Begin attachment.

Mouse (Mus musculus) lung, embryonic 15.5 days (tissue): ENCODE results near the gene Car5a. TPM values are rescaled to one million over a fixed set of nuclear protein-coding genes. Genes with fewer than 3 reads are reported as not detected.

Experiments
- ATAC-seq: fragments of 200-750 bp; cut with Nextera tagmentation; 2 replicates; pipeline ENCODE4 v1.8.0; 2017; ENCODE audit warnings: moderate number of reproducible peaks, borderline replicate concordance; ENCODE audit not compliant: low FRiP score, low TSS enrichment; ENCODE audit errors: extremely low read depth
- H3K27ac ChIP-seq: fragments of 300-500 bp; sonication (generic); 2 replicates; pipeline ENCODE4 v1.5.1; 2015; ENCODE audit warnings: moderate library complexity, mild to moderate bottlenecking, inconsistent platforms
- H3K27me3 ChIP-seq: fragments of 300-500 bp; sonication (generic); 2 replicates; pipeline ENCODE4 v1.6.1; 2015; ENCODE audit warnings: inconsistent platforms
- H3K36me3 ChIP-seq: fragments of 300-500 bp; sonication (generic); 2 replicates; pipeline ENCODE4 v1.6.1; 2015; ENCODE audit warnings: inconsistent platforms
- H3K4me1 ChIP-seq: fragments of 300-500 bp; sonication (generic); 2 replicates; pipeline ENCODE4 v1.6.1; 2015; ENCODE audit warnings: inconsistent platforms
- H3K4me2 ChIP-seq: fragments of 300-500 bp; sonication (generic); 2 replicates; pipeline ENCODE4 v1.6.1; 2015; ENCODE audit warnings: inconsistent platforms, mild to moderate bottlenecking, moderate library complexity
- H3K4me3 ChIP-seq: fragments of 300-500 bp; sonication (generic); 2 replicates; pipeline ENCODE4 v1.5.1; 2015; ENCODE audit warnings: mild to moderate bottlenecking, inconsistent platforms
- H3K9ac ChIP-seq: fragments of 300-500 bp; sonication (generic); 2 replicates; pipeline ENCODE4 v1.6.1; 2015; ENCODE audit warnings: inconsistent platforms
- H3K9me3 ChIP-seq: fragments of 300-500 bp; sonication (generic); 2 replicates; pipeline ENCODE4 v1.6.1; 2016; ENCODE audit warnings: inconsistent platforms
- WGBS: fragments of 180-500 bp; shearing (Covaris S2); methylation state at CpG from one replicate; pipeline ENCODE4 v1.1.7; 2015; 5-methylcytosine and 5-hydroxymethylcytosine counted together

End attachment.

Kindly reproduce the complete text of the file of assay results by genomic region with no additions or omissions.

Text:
Mouse (Mus musculus) lung, embryonic 15.5 days (tissue): ENCODE results near the gene Car5a. TPM values are rescaled to one million over a fixed set of nuclear protein-coding genes. Genes with fewer than 3 reads are reported as not detected.

Experiments
- ATAC-seq: fragments of 200-750 bp; cut with Nextera tagmentation; 2 replicates; pipeline ENCODE4 v1.8.0; 2017; ENCODE audit warnings: moderate number of reproducible peaks, borderline replicate concordance; ENCODE audit not compliant: low FRiP score, low TSS enrichment; ENCODE audit errors: extremely low read depth
- H3K27ac ChIP-seq: fragments of 300-500 bp; sonication (generic); 2 replicates; pipeline ENCODE4 v1.5.1; 2015; ENCODE audit warnings: moderate library complexity, mild to moderate bottlenecking, inconsistent platforms
- H3K27me3 ChIP-seq: fragments of 300-500 bp; sonication (generic); 2 replicates; pipeline ENCODE4 v1.6.1; 2015; ENCODE audit warnings: inconsistent platforms
- H3K36me3 ChIP-seq: fragments of 300-500 bp; sonication (generic); 2 replicates; pipeline ENCODE4 v1.6.1; 2015; ENCODE audit warnings: inconsistent platforms
- H3K4me1 ChIP-seq: fragments of 300-500 bp; sonication (generic); 2 replicates; pipeline ENCODE4 v1.6.1; 2015; ENCODE audit warnings: inconsistent platforms
- H3K4me2 ChIP-seq: fragments of 300-500 bp; sonication (generic); 2 replicates; pipeline ENCODE4 v1.6.1; 2015; ENCODE audit warnings: inconsistent platforms, mild to moderate bottlenecking, moderate library complexity
- H3K4me3 ChIP-seq: fragments of 300-500 bp; sonication (generic); 2 replicates; pipeline ENCODE4 v1.5.1; 2015; ENCODE audit warnings: mild to moderate bottlenecking, inconsistent platforms
- H3K9ac ChIP-seq: fragments of 300-500 bp; sonication (generic); 2 replicates; pipeline ENCODE4 v1.6.1; 2015; ENCODE audit warnings: inconsistent platforms
- H3K9me3 ChIP-seq: fragments of 300-500 bp; sonication (generic); 2 replicates; pipeline ENCODE4 v1.6.1; 2016; ENCODE audit warnings: inconsistent platforms
- WGBS: fragments of 180-500 bp; shearing (Covaris S2); methylation state at CpG from one replicate; pipeline ENCODE4 v1.1.7; 2015; 5-methylcytosine and 5-hydroxymethylcytosine counted together